Do you have a favorite teaching strategy? What is your best approach in the classroom?
Do you lecture with passion? Do you involve your students in collaborative groups? Do you have students complete stacks of worksheets? Do you use project-based learning? Do you have students craft personal, creative responses to demonstrate what they have learned? Do you use digital simulations? Do you show videos? Do you play games? Do you tell stories that capture students’ imagination and pull at their hearts? Do you have students role-play or use drama? Do you have students investigate solutions to authentic problems? Do you have students actively serve in their communities?
The methodologies we choose clearly show what we value. You might say that the teaching strategies you choose flow out of your personal philosophy of education. What you believe to be true and important and necessary are the things you will emphasize.
Parker Palmer, in his excellent book The Courage to Teach: Exploring the Inner Landscape of a Teacher’s Life makes the claim, “We teach who we are.” Think on that. Who you are as a human being is embodied in your teaching practice!
Early in the book, Palmer states, “Teaching, like any truly human activity, emerges from one’s inwardness, for better or worse. As I teach, I project the condition of my soul onto my students, my subject, and our way of being together” (p. 2). As I reflect on this, I think it’s important to think about the methodologies I choose for my teaching…and what these say about me…
How am I teaching?
Is this the right way for me to teach this concept?
How else could I teach it?
What does the way I’m teaching say about me as an instructor?
About what I value?
About what I believe about my role as a teacher?
About what I believe about my students?
I find I think a lot about questions like these. This is largely due to the influence of my friend, John Van Dyk, a long-time Professor of Philosophy of Education at Dordt University. In his book The Craft of Christian Teaching: A Classroom Journey he introduces “the 60% Rule,” which says, in a nutshell, that we should never use any teaching strategy–no matter how great it is–more than 60% of the time. He contends that every strategy can be overdone. Why 60%? Van Dyk says, “We need to take into account that teachers have ‘comfort zones.’ Depending on our own learning styles [preferences], we naturally gravitate towards certain comfortable ways of teaching, and tend to stick with them. But just as is true for learning styles [preferences], we need to cultivate the ability to flex teaching styles, lest we end up using only one or two strategies all the time” (p. 151). I think this is very true!I know, I know…there are going to be some teachers who argue that they should only use one or two teaching strategies, because then they can get really good at those strategies–master them, even. I understand that sentiment; I want to be a master teacher too! But in response, I would raise the question of what is behind the desire to stay where you are and not develop new skills and abilities? I’m not arguing for innovation for innovation’s sake…but rather exploring other approaches that might also be effective for helping your students learn.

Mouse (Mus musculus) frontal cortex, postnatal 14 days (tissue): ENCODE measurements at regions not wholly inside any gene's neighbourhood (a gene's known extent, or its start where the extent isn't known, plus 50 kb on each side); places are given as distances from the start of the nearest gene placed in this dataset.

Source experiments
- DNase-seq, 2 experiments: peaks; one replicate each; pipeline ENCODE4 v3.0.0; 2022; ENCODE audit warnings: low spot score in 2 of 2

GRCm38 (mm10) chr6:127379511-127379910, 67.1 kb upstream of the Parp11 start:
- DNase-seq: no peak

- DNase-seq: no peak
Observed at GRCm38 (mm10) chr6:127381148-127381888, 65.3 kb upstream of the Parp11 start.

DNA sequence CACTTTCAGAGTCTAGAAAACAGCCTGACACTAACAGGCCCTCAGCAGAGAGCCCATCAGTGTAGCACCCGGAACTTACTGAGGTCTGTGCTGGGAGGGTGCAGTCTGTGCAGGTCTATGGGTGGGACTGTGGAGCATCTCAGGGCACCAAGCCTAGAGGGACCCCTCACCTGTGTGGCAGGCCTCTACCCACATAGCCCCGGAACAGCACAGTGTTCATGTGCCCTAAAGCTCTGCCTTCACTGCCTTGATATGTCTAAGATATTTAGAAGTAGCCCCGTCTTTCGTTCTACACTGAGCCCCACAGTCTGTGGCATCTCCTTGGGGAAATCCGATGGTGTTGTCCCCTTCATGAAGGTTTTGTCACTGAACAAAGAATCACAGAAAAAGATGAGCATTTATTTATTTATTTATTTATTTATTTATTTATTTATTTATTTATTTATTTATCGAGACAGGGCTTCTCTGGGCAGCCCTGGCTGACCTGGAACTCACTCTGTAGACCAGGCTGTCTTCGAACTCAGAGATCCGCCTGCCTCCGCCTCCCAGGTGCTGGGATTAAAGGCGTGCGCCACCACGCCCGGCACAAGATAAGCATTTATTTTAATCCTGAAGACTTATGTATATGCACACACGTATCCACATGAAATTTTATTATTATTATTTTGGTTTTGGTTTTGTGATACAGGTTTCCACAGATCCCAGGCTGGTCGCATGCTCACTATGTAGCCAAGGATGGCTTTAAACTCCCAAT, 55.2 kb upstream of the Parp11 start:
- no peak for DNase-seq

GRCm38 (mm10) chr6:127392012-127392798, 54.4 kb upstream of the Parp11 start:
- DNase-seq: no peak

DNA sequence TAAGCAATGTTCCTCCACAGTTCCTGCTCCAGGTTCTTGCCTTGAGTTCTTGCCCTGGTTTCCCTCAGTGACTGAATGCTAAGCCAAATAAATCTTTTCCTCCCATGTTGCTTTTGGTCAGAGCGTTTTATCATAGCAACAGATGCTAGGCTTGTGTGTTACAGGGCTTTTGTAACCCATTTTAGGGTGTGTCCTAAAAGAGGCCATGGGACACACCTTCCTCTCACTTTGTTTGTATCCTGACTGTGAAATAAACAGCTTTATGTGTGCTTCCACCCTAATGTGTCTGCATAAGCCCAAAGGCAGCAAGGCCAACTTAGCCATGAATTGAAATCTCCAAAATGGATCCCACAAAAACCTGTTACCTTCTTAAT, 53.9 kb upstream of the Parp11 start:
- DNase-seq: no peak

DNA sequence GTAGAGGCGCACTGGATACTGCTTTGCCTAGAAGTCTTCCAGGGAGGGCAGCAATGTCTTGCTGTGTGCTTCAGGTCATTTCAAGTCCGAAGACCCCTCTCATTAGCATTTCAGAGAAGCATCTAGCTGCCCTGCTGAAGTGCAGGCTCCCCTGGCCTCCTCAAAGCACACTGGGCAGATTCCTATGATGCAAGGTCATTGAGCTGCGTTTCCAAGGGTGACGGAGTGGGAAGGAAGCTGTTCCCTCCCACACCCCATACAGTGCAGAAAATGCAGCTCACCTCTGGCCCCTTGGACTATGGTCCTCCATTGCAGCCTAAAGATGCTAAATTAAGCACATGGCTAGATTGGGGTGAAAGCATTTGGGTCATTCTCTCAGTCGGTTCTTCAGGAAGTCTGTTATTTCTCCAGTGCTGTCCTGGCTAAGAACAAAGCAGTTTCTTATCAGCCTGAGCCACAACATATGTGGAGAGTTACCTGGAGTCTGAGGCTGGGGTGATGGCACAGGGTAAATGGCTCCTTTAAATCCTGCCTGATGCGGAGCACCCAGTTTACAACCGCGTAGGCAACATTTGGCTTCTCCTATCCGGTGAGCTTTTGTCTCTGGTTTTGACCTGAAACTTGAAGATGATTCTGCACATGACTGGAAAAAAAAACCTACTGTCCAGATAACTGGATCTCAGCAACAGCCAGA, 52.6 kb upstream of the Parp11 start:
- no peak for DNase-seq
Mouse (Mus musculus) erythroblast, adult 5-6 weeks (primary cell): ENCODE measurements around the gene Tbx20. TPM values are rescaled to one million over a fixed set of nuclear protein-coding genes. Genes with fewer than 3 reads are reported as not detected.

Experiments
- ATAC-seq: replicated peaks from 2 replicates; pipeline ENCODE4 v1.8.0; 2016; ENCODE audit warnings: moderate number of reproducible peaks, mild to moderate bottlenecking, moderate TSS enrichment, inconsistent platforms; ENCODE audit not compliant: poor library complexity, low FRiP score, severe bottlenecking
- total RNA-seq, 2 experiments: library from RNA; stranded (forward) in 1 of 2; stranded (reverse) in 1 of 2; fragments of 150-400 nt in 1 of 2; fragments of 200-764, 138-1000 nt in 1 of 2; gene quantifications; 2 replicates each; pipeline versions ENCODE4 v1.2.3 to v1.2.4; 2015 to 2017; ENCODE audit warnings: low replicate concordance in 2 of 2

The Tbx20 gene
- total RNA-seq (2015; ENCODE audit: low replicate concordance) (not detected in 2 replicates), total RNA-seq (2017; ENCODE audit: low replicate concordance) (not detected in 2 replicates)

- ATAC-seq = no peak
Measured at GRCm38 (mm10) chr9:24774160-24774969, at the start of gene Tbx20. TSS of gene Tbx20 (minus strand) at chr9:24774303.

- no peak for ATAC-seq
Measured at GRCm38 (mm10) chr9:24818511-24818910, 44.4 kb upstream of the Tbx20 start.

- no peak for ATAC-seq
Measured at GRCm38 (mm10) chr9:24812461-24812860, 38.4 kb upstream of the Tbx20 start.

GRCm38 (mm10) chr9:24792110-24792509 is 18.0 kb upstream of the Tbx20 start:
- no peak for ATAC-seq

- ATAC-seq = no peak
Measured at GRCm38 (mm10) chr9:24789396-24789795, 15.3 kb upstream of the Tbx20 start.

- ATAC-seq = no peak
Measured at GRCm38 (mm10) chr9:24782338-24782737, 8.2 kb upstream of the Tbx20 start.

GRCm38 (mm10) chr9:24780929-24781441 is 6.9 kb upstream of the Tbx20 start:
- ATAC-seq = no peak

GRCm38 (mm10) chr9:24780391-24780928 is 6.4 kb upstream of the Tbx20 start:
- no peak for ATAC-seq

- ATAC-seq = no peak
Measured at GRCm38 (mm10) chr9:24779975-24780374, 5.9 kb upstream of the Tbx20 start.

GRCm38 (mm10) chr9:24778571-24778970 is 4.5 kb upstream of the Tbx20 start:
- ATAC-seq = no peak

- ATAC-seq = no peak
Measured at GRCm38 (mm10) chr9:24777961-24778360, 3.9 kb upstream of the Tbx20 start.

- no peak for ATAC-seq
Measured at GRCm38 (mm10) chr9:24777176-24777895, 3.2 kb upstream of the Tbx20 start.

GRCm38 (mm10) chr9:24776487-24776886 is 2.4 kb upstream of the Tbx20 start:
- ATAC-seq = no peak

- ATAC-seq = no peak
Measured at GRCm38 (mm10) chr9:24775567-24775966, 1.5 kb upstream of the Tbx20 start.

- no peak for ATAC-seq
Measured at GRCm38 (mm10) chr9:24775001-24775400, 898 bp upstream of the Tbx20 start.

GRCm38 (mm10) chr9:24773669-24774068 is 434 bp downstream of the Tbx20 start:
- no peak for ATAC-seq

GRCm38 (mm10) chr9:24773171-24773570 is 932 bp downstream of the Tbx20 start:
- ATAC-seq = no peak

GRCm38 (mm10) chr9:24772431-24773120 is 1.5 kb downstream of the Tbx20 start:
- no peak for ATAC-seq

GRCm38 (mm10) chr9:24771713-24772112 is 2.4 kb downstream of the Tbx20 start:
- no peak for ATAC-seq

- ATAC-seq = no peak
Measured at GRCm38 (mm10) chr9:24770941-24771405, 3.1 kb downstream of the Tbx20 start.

This is really Van Dyk’s intent and approach, I think. He continues: “If you can flex your style, assured that failure will not be held against you, the door is open to more effective and creative teaching. Effective teachers employ a wide range of strategies. . . They recognize that students learn in many different ways and are motivated in many different ways” (p. 151). This is such an important point. If we want students to really understand a concept, they may need to see it, hear it, experience it firsthand, read about it, write about it, talk about it, reflect on how it connects to other things they have learned, and even teach it to someone else!
So my questions for you today are four-fold:
- What is your go-to teaching strategy?
What does this strategy say about who you are?
Are you satisfied with the messages being sent about what you value and what you believe through this teaching strategy?
Are there other strategies that you would like to learn more about?
I encourage you to experiment, to tinker, to play around with your teaching practice. If you do find yourself using just one or two strategies much of the time…consider this permission to try something completely different, at least 40% of the time.
Palmer, P. J. (1998.) The courage to teach: Exploring the inner landscape of a teacher’s life. San Francisco, CA: Jossey-Bass.
Van Dyk, J. (2000.) The craft of Christian teaching: A classroom journey. Sioux Center, IA: Dordt Press.